The Ornamental Vegetable Garden

With their sweet-pealike flowers and long, green pods, scarlet runner beans or any variety of peas growing on a fence or trellis behind a flower garden are both delicious and decorative.

The tall, ferny foliage of carrot tops or dill, planted so as to surround flowers with quite solid shapes (dahlias, lilies and daisies, for example), is very attractive: it frames and highlights the flowers. The tall, blue-green, spiky leaves of leeks, the red-tinged, wide leaves of beets, and the flaming red stems and leaves of Swiss chard can light up an ornamental garden with rich color and texture. Many root vegetables—carrots, radishes, and beets, among others—have interesting foliage. With their small, bulbous roots, they can be planted among your flowers without inconveniencing them in the least. As you harvest your vegetables, you make more room for the flowers to grow and expand over the summer. Try a mix of vegetables and flowers— even perennials—in a border. Combine different textures and colors of foliage that complement and enhance each other for a garden as beautiful as it is functional.

Mother Nature didn't segregate vegetables and flowers in her garden. Why should we? Vegetables needn't be grown in seclusion by themselves, relegated to a plot behind the garage. More and more gardeners plant their vegetables near the house where they can be seen, enjoyed, and easily harvested.

Vegetables and flowers can be combined in a garden that is both functional and ornamental. Vegetables are downright beautiful. Combine vegetables with flowers and create a garden of diverse greens, textures, and shapes that will please even the most discerning eye.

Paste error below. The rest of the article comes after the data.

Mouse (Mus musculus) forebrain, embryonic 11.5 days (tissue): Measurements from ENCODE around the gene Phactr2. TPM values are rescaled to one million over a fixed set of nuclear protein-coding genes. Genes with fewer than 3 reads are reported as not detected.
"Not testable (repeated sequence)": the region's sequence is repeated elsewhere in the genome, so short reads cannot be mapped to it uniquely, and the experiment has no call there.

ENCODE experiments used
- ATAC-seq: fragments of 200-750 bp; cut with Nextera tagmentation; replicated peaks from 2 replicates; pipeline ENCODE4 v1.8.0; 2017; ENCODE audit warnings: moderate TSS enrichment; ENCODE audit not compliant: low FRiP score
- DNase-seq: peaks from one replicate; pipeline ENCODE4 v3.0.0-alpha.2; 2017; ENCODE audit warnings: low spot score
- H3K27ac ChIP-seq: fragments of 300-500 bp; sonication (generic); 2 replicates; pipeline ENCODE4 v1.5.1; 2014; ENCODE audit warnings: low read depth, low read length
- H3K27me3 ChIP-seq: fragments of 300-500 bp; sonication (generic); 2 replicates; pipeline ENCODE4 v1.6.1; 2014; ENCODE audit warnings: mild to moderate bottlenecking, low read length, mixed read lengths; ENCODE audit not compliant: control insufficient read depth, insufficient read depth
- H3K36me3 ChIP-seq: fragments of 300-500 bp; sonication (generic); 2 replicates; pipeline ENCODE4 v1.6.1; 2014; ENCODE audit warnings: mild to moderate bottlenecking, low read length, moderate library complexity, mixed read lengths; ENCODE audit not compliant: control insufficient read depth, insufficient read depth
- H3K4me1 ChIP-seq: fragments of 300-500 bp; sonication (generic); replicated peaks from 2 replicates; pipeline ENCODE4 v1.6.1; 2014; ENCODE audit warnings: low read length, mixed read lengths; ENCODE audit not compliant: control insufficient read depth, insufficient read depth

Vegetables and flowers are good companions, grown together for centuries for function and beauty. For example, early Americans knew marigolds repel harmful pests. Companion planting in vegetable gardening means encouraging a symbiotic— mutually beneficial—relationship between one plant and another. One plant may repel insects that commonly plague another.

Companion planting can be thought of in terms of pairings for beauty, too. Parsley, ruffled or plain, adds a wonderful, dark-green. textured l>order to a flower garden. As an edge to an early spring flower border, lettuce and cabbage are both attractive (but they will need to be replaced later when hot summer weather arrives). Thomas Jefferson grew tomatoes as a curiosity, an ornamental. He didn't eat them. Tomato plants add color and interest, and are a surprise when attractively surrounded by flowers.

Three years ago I introduced raised beds in my vegetable garden. and there are more benefits than I realized at the time.

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